Planning A Fail-Safe AIP Breakfast Routine

Breakfast really is the most important meal, as cliché as that sounds. You might be wondering why? Well, one of the biggest factors is that what you eat for breakfast sets your metabolism for the day.

Have you ever started your morning with pancakes (even Paleo, or AIP versions!) smothered with maple syrup, and wonder why you feel hungry every couple of hours for the rest of the day? Your body got a big helping of starch and sugar first thing, setting you up for a wild blood sugar roller-coaster ride as time goes on. Even when you decide you are done with the sweet stuff and try to get off that ride, it is still likely you’ll experience continued cravings and it will be difficult for you to make the right food choices. This is not a good way to set yourself up for success!

What is an alternative? Eating a big, nourishing breakfast including good amounts of fat and protein, and dense with nutrients is the best way to set up your blood sugar regulation up for success. Although we know which foods to eat and avoid during the elimination phase, a less-often-tackled issue is the balance of macronutrients (that is the proportions of fat, carbohydrates, and protein) that help you achieve your goals. While I don’t make specific macronutrient recommendations for everyone, since goals and stages of illness are all unique, I can tell you that starting to focus on a nutrient-dense breakfast with adequate fat and protein, and lower in carbs will help anyone start to see improvement in this area.

What is so hard about eating a great breakfast?

Well, a lot of people (myself included) experience a few barriers to getting a good breakfast on the table. Some aren’t hungry in the morning, others have aversions to certain foods (like proteins) in the morning, and many others have their schedules so packed that they opt for easier and more convenient options. While the first two sometimes need some troubleshooting in the realm of digestion or habit formation, the last one is by far the most common: convenience.

While quick and easy meals (like smoothies) are convenient in the morning, when time is at a premium, I would argue that convenience comes back to haunt most folks during the afternoon sugar crash. Even though we can AIP-ify common quick meals like smoothies, n’oatmeal, granola, and pancakes, I’d argue these aren’t the most ideal options for long-term healing, and many of us who have had long-term success at both lowering inflammation and balancing our blood sugar don’t rely on them to start our day off.

So, what are we looking for in an ideal AIP breakfast?

  1. Most of us will want to opt for a macronutrient ratio that trends more towards fat and protein than heavy on carbohydrate and starch. This is going to help satiate us as well as fuel our metabolisms with healthy fat that will keep us going longer than than sweet stuff. You’ll notice I don’t give firm ratios here – some folks do best on a very low-carb approach, others do better with some starchy carbs in as long as they have some protein and fat to blunt the effect. The trick is to experiment to find out what works best for your metabolism, starting on the lower-carb end of the spectrum.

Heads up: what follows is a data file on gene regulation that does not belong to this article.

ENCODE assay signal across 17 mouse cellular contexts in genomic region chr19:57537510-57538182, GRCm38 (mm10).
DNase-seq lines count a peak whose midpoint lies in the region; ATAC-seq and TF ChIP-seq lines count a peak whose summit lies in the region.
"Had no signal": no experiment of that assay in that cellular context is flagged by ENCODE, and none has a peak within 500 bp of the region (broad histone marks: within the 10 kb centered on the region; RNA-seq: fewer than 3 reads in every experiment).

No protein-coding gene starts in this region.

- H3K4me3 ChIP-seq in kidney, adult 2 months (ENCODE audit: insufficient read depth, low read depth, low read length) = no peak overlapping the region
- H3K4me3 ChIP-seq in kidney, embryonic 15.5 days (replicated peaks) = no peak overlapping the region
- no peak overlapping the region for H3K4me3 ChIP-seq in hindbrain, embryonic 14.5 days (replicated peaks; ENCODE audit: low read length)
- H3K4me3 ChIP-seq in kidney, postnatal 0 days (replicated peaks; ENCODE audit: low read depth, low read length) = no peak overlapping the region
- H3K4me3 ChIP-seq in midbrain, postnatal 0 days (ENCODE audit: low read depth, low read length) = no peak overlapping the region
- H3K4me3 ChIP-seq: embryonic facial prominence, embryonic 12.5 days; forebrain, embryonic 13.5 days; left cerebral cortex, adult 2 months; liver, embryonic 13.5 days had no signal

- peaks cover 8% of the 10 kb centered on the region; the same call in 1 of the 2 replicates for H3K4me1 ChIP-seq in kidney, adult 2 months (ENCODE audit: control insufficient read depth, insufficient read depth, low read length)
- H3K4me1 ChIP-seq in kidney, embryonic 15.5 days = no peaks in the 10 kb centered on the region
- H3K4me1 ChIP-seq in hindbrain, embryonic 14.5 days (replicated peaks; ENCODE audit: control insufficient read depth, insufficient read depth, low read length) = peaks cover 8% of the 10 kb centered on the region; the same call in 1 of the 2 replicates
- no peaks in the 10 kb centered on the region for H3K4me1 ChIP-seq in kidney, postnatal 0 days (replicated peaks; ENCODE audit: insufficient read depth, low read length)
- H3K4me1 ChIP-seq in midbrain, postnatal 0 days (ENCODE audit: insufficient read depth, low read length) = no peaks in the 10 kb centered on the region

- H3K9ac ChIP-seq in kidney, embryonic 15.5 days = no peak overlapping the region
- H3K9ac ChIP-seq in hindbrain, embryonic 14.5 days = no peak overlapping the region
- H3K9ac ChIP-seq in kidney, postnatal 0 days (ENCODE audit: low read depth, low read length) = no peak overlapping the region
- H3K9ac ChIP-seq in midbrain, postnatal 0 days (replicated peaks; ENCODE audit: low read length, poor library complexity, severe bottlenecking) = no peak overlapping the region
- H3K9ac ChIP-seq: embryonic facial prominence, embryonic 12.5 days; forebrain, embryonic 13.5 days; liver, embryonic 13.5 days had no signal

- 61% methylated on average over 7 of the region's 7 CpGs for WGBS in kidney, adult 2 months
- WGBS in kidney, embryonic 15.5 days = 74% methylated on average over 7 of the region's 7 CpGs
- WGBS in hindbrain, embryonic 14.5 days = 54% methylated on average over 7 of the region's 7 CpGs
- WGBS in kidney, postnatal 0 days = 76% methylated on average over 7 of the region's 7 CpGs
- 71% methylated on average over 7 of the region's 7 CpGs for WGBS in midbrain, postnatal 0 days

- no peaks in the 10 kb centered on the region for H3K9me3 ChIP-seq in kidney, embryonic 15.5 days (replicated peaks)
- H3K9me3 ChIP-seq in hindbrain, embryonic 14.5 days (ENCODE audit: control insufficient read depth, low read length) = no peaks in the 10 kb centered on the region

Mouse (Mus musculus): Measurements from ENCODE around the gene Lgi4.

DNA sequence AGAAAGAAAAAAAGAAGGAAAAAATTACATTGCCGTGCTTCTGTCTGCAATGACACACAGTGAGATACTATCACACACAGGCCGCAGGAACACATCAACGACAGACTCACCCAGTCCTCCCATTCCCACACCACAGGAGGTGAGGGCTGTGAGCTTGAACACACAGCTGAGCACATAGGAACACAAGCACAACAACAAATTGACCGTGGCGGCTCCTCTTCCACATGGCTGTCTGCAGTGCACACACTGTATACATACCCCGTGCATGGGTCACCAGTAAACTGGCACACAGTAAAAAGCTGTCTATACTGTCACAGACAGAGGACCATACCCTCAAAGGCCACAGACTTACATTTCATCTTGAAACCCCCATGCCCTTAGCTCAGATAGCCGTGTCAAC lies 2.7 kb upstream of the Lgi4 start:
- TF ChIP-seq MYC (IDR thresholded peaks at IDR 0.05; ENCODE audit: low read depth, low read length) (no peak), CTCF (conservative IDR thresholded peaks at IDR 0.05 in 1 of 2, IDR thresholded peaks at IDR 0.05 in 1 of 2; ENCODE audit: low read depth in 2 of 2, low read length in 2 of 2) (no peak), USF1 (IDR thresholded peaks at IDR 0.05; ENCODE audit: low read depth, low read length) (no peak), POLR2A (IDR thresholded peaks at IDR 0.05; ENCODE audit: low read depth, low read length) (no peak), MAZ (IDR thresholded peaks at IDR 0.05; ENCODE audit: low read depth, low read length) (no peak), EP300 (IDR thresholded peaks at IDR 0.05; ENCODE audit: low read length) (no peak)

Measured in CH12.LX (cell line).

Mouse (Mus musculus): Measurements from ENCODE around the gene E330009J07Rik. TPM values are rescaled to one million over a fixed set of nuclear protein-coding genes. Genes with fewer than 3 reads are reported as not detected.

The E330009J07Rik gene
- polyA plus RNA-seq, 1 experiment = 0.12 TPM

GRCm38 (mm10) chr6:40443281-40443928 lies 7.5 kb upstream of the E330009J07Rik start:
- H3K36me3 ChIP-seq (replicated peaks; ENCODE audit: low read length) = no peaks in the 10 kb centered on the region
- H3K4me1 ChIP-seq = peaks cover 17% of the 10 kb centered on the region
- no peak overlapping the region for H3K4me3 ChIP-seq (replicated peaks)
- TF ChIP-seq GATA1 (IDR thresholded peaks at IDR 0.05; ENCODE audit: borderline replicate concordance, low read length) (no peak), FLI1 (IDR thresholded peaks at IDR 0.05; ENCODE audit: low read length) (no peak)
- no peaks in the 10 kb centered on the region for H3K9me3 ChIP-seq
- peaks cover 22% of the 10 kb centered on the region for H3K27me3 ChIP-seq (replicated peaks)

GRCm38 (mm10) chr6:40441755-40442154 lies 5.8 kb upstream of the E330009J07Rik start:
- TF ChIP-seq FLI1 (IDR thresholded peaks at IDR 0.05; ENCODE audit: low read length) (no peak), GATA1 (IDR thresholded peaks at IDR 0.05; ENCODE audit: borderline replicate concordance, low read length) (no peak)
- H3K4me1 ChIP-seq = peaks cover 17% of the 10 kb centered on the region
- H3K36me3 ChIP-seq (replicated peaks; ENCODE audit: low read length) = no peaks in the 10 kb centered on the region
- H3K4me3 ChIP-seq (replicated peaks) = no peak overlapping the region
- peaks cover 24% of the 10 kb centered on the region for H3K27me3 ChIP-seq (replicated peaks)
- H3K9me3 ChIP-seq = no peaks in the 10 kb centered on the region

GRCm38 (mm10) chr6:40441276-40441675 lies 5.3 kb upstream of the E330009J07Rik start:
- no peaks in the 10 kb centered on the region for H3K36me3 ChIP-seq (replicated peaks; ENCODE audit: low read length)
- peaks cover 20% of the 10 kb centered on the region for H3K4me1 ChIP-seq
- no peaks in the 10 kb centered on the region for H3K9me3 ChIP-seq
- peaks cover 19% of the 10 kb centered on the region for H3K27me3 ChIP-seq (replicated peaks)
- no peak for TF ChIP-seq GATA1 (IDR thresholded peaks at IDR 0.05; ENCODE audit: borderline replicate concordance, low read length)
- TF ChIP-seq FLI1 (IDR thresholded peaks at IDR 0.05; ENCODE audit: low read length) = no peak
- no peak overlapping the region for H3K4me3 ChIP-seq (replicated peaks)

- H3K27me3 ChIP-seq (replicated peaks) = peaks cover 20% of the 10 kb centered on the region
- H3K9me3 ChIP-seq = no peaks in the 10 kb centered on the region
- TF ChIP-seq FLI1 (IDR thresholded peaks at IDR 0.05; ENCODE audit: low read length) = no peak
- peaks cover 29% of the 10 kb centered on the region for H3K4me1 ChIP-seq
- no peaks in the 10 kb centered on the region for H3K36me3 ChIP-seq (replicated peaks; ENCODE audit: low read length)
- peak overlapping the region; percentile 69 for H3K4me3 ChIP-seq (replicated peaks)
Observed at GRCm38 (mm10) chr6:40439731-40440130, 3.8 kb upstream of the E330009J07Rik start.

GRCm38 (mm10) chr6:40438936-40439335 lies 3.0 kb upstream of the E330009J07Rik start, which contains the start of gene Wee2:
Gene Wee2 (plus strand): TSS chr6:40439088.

2. Meals that are easily cooked from scratch or prepped ahead for a quick re-heat. Like I said above, the biggest barrier with breakfast is usually timing, which can always be circumvented by planning ahead (you guys are probably so sick of this by now, but set yourself up for success!).
  3. Meals that contain the highest amount of nutrient density. This is often lost out on breakfast! It is great to set a habit of adding some “extra” nutrient density at breakfast as a matter of routine. Maybe you add a scoop of fermented vegetables, drink some kombucha or bone broth on the side, or sneak some organ meats into your breakfast patties. Getting some of those “wins” in earlier in the day is likely to help you continue to make nutrient-dense food choices throughout the rest of your day, or as a secondary effect, blunt any less-than-ideal food choices you might make later.

What do I do to plan a “fail-safe” breakfast routine?

  • I always keep backup meals in the freezer for breakfast “emergencies” (they come particularly in handy when returning late from the airport or when I have unexpected dinner guests who eat up any leftovers planned for the next morning). I keep a few single-servings of chicken soup as well as some meat patties frozen at all times, and replenish as soon as I run out.
  • Every weekend, I cook one soup or stew and save it as my “breakfast bowl.” I could eat through this in a matter of days, but I choose to leave it for breakfast and allow time to cook or assemble my other meals, as I often have more time later in my day. This is the easiest and quickest breakfast option in my house – just heat and serve!
  • When I don’t have a premade breakfast soup or stew, I cook a protein and assemble it with some leftover vegetables, ferments, and some fruit. I usually do this in the summer when soup isn’t appealing. I’ll rotate between breakfast patties, a whole roast chicken, a pot roast, and sometimes salmon.

Using these three strategies, I am never faced with the option of not having a nutrient-dense breakfast ready in a short amount of time. Having my breakfast options set means that I am able to start my day eating the way that I know gives me the highest amounts of energy and leaves me able to make less decisions and experience less stress in the mornings.

Looking for recipes to include in your routine? Here are some of my favorite recipes that I’ve published on the site:

I’d encourage you to consider if you are making a good enough effort to set yourself up for success in the breakfast department. Have you found any tips or tricks to setting up your own “fail-safe” breakfast routine?

About Mickey Trescott